migrating a kiloblog: ubc goes from movabletype to wordpress

by on November 21, 2008

We have been running Movable Type for over three years and for number of reasons (far better platform, CWL integration, the support overhead and availability of plugins, to name a few) decided to move to WordPress.

Since last summer we have pretty smooth, CWL-enabled, pilot WPMU installation available to selected UBC faculty, staff and students; so far, things look pretty good!

Now that we are at ease with our ability to run the new system, we are planning to migrate more than a thousand MT users  and blogs to WP.  We are expecting that only the small number of people will actually want to move their blog – for the rest… well, we are thinking about it as the great autumn-cleaning opportunity. Anyways, EVERY blog will be backed up and saved in case users come in the future to restate their blogs.
Here is the process with its requirements and challenges along with the ideas on how to go around them:

Setup: There are three environments in which the migration takes place:

  • Original MT (Source)
  • Verification WP (Check-point)
  • Production WP (Target)

The process:

1.       Notifying the Users and Project Tracking.
We will send the email to users describing the migration process and inviting them to create an account and a blog on the Production WP, which is the new location for their blog. We have classified all the users on the scale of 1 to 5, based on the importance of the blog (we have tons of abandoned blogs) and we also have special VIP list – those blogs get extra attention!
Here are the fields of our migration tracking database:
blog_id, blog_name, entries_count, blog_site_url, author_id, author_name, author_email, other_blog_owners, blog_description(tags), priority_rating, migration_notes,  vip, new_author_name, other_authors_translation, new_url.
You can sense the complexity of this operation by just looking at these fields!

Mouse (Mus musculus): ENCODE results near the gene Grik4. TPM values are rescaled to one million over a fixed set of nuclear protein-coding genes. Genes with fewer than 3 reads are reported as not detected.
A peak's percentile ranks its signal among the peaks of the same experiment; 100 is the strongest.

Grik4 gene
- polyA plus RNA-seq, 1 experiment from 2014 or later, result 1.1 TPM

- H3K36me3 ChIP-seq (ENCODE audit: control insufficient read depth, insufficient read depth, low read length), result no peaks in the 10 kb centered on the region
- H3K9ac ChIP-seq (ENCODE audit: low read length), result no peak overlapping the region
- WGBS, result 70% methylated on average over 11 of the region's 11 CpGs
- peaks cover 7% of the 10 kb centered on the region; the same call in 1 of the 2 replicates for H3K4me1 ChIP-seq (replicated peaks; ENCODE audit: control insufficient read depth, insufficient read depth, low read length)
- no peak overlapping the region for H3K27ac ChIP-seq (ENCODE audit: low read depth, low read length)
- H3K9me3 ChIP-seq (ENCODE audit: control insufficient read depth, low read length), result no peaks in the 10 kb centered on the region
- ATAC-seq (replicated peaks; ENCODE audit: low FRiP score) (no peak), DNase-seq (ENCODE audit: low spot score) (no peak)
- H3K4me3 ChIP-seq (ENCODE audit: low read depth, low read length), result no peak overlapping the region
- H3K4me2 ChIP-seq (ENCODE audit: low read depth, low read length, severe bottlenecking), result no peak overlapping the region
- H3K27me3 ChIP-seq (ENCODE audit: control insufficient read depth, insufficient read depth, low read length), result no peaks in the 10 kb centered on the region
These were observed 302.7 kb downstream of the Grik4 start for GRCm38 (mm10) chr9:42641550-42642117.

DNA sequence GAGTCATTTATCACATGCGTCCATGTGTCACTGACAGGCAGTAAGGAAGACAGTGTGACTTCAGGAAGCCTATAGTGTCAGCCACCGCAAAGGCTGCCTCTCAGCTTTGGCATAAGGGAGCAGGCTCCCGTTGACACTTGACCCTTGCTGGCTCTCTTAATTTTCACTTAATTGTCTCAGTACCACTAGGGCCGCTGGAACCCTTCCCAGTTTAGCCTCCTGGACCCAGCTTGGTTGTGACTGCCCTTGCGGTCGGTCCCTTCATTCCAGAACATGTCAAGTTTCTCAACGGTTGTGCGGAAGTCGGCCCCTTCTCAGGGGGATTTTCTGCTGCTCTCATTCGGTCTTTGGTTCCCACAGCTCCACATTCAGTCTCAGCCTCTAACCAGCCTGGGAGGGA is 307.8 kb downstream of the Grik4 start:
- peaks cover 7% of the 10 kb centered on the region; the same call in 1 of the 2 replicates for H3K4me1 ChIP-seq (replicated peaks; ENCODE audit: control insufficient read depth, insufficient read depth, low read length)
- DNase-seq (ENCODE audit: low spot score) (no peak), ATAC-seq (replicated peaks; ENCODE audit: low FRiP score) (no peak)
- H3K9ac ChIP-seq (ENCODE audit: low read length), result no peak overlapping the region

2.       User reports back
Upon creating the account, blog user gets back to us with the account and blog info (details instructions on how to do this were sent in an email). We then proceed with the next step of migration:

3.       The Import to Verification WP
MT blogs and users’ info are exported from MT to Verification WP by using WeblogsMigrator plugin that Michael Ha and Seth Tee have specifically developed for this purpose. This WP plugin actually queries the MT database and retrieves all the information on the given blog and user and then stores them in the Verification WP. So, we end up with blogs, authors and comments, all properly imported within WP Verification. Users from MT keep the same username in WP Verification. It is worth mentioning that in this process, all the links that point to the other posts within same blog are being re-written to point to the new URLs. It is even cooler that we are grabbing all the media files (images, movies) and storing them automatically in WP Verification.

4.       Finalizing the Look and Feel and dealing with blogs’ extras.
Here, we apply theme that look close to one in MT, for look and feel consistency. For VIPs, this may involve additional tweaking or creation of the new theme. If needed, we consult with users on how to proceed with extra content (if there is any) of their MT blogs. Usually, this means dealing with side bar content and advising on how to recreate these in WP (through using widgets).

5.       From WP Verification to Production
After examining the blog and round of QA, we do another round of export/import; this time using slightly changed WeblogMigrator. Things get hairy with blogs that have multiple authors; for this reason, we made sure that this plugin, which looks very much like standard WP to WP import, also provides username matching. With this, we make sure that the original users keep ownership of their posts after the blog is migrated. It is expected that many users will have different usernames from those on MT, that’s why we cannot automate this process. This is only important for multi user blogs.

6.       Redirecting old URLs
One of the major requirements of this process is to make sure that every post will automatically redirect to the new post’s URL.  In the process of importing (step 3), we record the old and the new URL for each post and store it in the database. This table is now queried to produce the  .htaccess file that will, for every post, redirect to the new post URL.

7.       User takes control
At this point user has the complete control over their blog. We are expecting that owners of more complex blogs will require additional support that we can provide through pointing to various WP support websites and examples online, or via direct support.